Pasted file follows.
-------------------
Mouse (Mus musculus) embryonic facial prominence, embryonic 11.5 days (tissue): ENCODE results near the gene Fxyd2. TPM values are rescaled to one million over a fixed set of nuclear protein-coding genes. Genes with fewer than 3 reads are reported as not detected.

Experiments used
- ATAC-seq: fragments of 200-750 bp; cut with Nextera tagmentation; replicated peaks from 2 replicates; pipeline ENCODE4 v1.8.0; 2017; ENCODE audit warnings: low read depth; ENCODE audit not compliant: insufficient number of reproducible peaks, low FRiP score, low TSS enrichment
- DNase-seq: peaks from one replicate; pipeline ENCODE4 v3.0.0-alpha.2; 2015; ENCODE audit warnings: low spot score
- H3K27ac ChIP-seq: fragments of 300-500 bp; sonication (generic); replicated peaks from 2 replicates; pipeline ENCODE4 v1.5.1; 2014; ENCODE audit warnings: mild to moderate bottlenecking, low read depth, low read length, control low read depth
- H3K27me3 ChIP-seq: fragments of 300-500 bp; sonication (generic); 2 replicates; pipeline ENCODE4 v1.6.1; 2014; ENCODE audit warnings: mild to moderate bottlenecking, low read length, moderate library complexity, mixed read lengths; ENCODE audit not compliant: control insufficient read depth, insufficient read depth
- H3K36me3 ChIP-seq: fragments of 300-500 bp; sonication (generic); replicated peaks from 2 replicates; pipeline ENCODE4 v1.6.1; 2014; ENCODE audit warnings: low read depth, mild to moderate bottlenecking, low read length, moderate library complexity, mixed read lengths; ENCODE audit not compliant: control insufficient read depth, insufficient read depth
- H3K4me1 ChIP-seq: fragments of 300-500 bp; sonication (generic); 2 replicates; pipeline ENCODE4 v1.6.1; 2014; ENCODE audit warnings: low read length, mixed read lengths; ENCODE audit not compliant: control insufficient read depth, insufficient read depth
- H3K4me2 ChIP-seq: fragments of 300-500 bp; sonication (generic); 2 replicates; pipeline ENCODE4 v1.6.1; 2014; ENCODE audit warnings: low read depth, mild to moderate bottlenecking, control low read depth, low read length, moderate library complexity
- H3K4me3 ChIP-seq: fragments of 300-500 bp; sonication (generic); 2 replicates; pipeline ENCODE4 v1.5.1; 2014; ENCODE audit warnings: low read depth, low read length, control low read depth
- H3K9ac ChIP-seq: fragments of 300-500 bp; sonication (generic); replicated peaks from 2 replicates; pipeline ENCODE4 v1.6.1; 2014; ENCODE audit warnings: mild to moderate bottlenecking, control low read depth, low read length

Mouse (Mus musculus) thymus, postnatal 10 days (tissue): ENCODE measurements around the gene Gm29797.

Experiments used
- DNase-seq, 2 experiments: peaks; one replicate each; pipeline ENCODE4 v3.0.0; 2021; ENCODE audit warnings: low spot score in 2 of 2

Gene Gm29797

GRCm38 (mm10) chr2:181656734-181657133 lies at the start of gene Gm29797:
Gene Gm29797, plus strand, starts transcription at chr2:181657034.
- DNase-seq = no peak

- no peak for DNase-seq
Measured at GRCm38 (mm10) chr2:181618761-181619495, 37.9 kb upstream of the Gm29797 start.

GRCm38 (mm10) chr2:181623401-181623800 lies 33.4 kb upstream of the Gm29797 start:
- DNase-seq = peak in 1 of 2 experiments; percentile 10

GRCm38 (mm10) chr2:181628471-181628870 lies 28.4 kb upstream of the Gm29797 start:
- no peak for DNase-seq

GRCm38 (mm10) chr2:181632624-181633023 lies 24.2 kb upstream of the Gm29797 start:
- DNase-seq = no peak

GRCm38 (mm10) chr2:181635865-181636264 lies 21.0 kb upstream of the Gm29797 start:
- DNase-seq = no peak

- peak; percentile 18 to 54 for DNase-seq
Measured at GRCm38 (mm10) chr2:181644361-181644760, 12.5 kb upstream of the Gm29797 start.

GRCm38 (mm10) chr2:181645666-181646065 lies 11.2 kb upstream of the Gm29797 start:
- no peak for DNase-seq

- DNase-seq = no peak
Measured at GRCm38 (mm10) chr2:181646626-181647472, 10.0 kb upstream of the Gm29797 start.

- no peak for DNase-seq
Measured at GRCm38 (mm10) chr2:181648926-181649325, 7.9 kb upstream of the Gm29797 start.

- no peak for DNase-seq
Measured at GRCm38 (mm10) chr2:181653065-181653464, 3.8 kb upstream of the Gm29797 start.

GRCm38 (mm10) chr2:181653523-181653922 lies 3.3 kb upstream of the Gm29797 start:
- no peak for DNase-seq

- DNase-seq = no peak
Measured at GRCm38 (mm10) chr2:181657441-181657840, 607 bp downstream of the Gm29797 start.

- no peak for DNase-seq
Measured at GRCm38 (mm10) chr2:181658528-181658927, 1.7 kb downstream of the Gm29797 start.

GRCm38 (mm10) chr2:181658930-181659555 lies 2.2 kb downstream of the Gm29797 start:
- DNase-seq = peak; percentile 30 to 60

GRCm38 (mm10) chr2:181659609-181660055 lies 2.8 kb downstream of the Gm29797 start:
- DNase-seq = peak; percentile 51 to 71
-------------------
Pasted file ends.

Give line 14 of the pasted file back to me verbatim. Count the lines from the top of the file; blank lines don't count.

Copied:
- DNase-seq, 2 experiments: peaks; one replicate each; pipeline ENCODE4 v3.0.0; 2021; ENCODE audit warnings: low spot score in 2 of 2